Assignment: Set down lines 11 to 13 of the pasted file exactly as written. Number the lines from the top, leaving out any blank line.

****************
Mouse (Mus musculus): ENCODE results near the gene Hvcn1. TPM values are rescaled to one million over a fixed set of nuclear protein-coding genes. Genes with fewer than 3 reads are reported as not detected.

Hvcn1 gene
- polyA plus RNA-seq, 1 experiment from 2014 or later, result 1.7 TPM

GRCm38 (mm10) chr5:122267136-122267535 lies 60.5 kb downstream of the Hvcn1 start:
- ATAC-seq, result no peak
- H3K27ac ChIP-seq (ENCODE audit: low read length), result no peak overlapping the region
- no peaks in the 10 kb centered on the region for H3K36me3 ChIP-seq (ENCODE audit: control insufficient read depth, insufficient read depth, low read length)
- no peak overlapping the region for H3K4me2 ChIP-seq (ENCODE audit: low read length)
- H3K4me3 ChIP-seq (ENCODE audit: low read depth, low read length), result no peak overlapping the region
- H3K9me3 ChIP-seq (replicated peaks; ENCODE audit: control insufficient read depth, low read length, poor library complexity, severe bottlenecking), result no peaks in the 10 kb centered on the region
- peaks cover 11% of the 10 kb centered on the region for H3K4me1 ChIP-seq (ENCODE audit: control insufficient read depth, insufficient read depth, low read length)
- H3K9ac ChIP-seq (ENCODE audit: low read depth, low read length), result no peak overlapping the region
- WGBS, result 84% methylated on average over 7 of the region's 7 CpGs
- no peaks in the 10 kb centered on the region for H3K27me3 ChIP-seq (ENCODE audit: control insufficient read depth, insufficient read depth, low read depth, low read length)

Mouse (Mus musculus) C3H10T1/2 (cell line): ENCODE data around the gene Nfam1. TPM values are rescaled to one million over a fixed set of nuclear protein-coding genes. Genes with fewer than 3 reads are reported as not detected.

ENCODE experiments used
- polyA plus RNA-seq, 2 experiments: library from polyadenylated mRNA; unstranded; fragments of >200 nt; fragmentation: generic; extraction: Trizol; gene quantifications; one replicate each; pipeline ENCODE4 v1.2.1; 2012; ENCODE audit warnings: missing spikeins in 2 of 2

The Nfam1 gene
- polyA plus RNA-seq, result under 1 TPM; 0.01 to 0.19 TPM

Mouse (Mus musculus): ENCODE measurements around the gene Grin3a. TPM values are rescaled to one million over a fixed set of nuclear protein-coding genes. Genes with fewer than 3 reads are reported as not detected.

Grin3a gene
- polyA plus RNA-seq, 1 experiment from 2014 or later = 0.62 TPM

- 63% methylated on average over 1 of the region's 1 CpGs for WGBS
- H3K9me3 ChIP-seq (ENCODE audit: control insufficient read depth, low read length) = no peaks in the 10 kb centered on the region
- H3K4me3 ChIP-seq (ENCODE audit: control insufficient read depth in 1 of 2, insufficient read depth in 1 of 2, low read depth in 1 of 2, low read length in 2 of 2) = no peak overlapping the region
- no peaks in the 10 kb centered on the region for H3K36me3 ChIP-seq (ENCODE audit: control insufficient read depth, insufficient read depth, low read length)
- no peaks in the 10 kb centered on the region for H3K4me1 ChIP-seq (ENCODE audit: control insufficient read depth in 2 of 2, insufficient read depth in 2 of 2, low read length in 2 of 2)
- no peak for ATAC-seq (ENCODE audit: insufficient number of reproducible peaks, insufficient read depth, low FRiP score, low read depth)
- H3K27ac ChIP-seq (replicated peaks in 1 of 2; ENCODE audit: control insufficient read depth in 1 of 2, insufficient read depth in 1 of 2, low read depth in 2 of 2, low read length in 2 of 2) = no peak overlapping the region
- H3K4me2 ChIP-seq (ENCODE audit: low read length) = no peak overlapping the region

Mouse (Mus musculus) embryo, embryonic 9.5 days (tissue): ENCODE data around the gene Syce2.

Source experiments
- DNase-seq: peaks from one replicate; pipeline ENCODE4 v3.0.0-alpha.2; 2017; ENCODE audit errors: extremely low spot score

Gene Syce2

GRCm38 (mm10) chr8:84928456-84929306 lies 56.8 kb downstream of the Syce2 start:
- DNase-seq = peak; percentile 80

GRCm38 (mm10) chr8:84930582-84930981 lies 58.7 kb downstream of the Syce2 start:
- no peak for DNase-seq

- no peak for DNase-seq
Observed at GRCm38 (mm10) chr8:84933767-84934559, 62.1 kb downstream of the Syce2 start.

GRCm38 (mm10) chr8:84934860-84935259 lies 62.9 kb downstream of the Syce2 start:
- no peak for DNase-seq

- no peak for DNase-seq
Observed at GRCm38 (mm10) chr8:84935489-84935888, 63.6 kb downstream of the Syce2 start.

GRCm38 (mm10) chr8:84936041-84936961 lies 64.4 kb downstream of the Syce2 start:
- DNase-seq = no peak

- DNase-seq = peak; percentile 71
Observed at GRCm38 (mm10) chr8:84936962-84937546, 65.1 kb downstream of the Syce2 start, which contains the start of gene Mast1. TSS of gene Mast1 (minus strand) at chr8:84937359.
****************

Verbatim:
- peaks cover 11% of the 10 kb centered on the region for H3K4me1 ChIP-seq (ENCODE audit: control insufficient read depth, insufficient read depth, low read length)
- H3K9ac ChIP-seq (ENCODE audit: low read depth, low read length), result no peak overlapping the region
- WGBS, result 84% methylated on average over 7 of the region's 7 CpGs